House Democrats’ New COVID-19 Relief Bill Includes Lots of Agriculture Provisions - Modern Farmer

House Democrats’ New COVID-19 Relief Bill Includes Lots of Agriculture Provisions

Will it actually pass as is?

A farmworker in New York in 2011.
Photography by Joseph Sorrentino on Shutterstock

Earlier this week, House Democrats revealed the outline of a massive $3 trillion relief package to help cope with the ongoing fallout of the COVID-19 pandemic.

Because agriculture has been struggling so badly, and also because there’s not much people can do besides shop for, prepare, and eat food, the proposed bill, called the HEROES Act, includes a significant amount of funding for food and agriculture-related items. 

The bill, which is fully titled the Health and Economic Recovery Omnibus Emergency Solutions Act, runs to around 1,800 pages. Let’s get right into what it includes for the general food-producing industry!

The act includes $16.5 billion in direct payments to farmers, on top of the previously announced $16 billion. Just something about that number! It also includes $100 million to specialty crop farmers; that phrase, in USDA-speak, means fruits, vegetables, and nuts. There’s $50 million for beginning farmers, and $50 million for local institutions like farmers markets.

Included in the HEROES Act is a substantial uptick in funding for SNAP, better known as the food stamp program. There’s been a significant increase in the use of SNAP during the COVID-19 pandemic, and some state-by-state developments to make it easier to purchase food, as many states have incorporated online ordering. The new relief bill would increase the benefits of SNAP recipients by 15 percent, waive all work requirements, increase the minimum monthly rate, allow for the purchase of hot food with SNAP benefits, and would exclude any money received from other pandemic-related programs (like the $1,200 stimulus payment) from calculations of SNAP benefits. That will require more money, of course, so the bill includes another $10 billion.

There are all kinds of other programs for providing food, too. There’s $1.1 billion for nutritious foods for low-income women with children or who are pregnant. There’s $150 million for food banks. There’s $3 billion for school meal providers, which are still serving a vital role in ensuring kids have enough to eat. There’s even $20 million for mental health services for farmers and ranchers, who are desperately struggling right now.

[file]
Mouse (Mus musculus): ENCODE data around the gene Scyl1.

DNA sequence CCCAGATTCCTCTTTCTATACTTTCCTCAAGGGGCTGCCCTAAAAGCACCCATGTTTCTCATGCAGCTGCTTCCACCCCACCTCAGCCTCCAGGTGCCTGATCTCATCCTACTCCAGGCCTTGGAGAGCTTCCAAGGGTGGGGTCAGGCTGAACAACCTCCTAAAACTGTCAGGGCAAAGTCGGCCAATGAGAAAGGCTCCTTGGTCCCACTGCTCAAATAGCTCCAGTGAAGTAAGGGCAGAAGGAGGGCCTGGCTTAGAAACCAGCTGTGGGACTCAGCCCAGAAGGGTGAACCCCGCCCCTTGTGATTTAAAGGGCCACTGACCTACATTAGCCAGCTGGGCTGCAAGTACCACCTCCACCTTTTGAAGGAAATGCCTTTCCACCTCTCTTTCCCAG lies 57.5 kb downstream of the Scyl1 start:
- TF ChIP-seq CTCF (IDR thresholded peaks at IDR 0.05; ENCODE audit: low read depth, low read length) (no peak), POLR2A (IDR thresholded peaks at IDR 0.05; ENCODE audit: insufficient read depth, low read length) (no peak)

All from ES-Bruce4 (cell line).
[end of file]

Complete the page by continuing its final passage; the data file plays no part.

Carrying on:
More stuff! There’s $100 million for fishery disaster assistance, going to commercial fishermen, charter boats, tribal, and subsistence fishermen. There’s $25 million for migrant and seasonal farmworkers, going towards protection and training—which is also of paramount importance to agriculture, as a farmworker shortage and even-worse-than-usual conditions contribute to instability in the industry. There’s even money for ethanol producers, too—they’ve been utterly destroyed by the reduced automotive travel as a result of stay-at-home orders.

So this is all beneficial stuff, in some cases vital. Republicans, though, have vowed to block the HEROES Act, with fairly consistent messaging focusing on funding for emergency medical services, which includes Planned Parenthood. There also seems to be some anger about funding the United States Postal Service, during a time when many Americans rely on package shipments. Majority Leader Mitch McConnell suggested a “pause” while waiting to see the effects of the previous bill, citing national debt. Oddly, McConnell also attacked a provision in the HEROES Act that would protect banks who wish to work with cannabis farms from federal action. McConnell has in the past been a significant proponent of industrial hemp.

Democrats have in turn said that not acting will result in far more destruction than passing such a bill. 

The House of Representatives will vote on the bill on Friday, and presumably pass it, as the Democrats hold a majority in the House. But the Republicans hold a majority in the Senate, and from their language, it seems that some significant reductions may have to take place before it’ll be passed to the president.

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Gary range
9 months ago

I have 40 acres in ag and I receive cash rent on all 40 I qualify for farm subsidies

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